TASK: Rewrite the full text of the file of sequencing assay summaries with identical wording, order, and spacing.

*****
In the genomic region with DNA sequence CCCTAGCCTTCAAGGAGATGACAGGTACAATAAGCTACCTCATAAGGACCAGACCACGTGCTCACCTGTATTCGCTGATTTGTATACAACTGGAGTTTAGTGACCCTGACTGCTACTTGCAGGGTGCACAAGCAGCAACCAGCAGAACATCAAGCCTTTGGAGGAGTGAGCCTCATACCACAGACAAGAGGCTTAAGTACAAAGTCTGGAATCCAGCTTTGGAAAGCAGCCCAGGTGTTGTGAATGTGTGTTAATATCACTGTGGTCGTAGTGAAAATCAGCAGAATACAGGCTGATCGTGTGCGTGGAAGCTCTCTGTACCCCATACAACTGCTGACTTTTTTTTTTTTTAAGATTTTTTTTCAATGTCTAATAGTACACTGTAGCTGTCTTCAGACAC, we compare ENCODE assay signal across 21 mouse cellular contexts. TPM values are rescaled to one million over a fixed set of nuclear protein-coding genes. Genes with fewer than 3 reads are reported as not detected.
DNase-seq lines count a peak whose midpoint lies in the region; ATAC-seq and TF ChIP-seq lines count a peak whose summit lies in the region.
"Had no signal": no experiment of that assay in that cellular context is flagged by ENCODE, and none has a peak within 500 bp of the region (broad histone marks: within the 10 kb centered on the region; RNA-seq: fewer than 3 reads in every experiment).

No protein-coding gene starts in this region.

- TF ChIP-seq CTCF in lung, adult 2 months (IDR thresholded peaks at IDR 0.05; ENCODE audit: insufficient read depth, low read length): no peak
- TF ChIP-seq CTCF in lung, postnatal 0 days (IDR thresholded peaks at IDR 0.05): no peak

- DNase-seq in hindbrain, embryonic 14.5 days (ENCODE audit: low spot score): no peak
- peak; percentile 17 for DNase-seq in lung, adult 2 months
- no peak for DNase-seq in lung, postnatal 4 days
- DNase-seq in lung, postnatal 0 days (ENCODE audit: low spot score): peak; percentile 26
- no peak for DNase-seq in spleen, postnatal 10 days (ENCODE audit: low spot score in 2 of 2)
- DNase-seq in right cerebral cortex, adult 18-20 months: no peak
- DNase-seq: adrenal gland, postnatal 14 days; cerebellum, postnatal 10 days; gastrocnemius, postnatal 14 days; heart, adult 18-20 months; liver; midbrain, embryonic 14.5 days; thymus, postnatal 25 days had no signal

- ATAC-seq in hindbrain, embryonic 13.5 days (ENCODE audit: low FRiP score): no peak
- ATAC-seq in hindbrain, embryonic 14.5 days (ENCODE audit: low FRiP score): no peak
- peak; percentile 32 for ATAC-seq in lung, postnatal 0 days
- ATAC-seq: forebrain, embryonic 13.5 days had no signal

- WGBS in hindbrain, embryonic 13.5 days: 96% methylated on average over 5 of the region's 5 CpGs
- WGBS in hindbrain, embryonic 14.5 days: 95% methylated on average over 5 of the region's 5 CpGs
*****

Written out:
In the genomic region with DNA sequence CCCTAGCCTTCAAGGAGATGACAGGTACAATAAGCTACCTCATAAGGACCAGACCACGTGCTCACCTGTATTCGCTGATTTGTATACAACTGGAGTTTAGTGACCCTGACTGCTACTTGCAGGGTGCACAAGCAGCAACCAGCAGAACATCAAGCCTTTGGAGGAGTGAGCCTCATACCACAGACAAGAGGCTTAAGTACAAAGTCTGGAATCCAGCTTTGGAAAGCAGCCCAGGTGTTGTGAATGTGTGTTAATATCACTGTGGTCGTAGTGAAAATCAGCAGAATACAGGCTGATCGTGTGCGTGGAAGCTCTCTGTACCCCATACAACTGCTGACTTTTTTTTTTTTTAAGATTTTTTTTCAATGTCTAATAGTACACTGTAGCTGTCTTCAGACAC, we compare ENCODE assay signal across 21 mouse cellular contexts. TPM values are rescaled to one million over a fixed set of nuclear protein-coding genes. Genes with fewer than 3 reads are reported as not detected.
DNase-seq lines count a peak whose midpoint lies in the region; ATAC-seq and TF ChIP-seq lines count a peak whose summit lies in the region.
"Had no signal": no experiment of that assay in that cellular context is flagged by ENCODE, and none has a peak within 500 bp of the region (broad histone marks: within the 10 kb centered on the region; RNA-seq: fewer than 3 reads in every experiment).

No protein-coding gene starts in this region.

- TF ChIP-seq CTCF in lung, adult 2 months (IDR thresholded peaks at IDR 0.05; ENCODE audit: insufficient read depth, low read length): no peak
- TF ChIP-seq CTCF in lung, postnatal 0 days (IDR thresholded peaks at IDR 0.05): no peak

- DNase-seq in hindbrain, embryonic 14.5 days (ENCODE audit: low spot score): no peak
- peak; percentile 17 for DNase-seq in lung, adult 2 months
- no peak for DNase-seq in lung, postnatal 4 days
- DNase-seq in lung, postnatal 0 days (ENCODE audit: low spot score): peak; percentile 26
- no peak for DNase-seq in spleen, postnatal 10 days (ENCODE audit: low spot score in 2 of 2)
- DNase-seq in right cerebral cortex, adult 18-20 months: no peak
- DNase-seq: adrenal gland, postnatal 14 days; cerebellum, postnatal 10 days; gastrocnemius, postnatal 14 days; heart, adult 18-20 months; liver; midbrain, embryonic 14.5 days; thymus, postnatal 25 days had no signal

- ATAC-seq in hindbrain, embryonic 13.5 days (ENCODE audit: low FRiP score): no peak
- ATAC-seq in hindbrain, embryonic 14.5 days (ENCODE audit: low FRiP score): no peak
- peak; percentile 32 for ATAC-seq in lung, postnatal 0 days
- ATAC-seq: forebrain, embryonic 13.5 days had no signal

- WGBS in hindbrain, embryonic 13.5 days: 96% methylated on average over 5 of the region's 5 CpGs
- WGBS in hindbrain, embryonic 14.5 days: 95% methylated on average over 5 of the region's 5 CpGs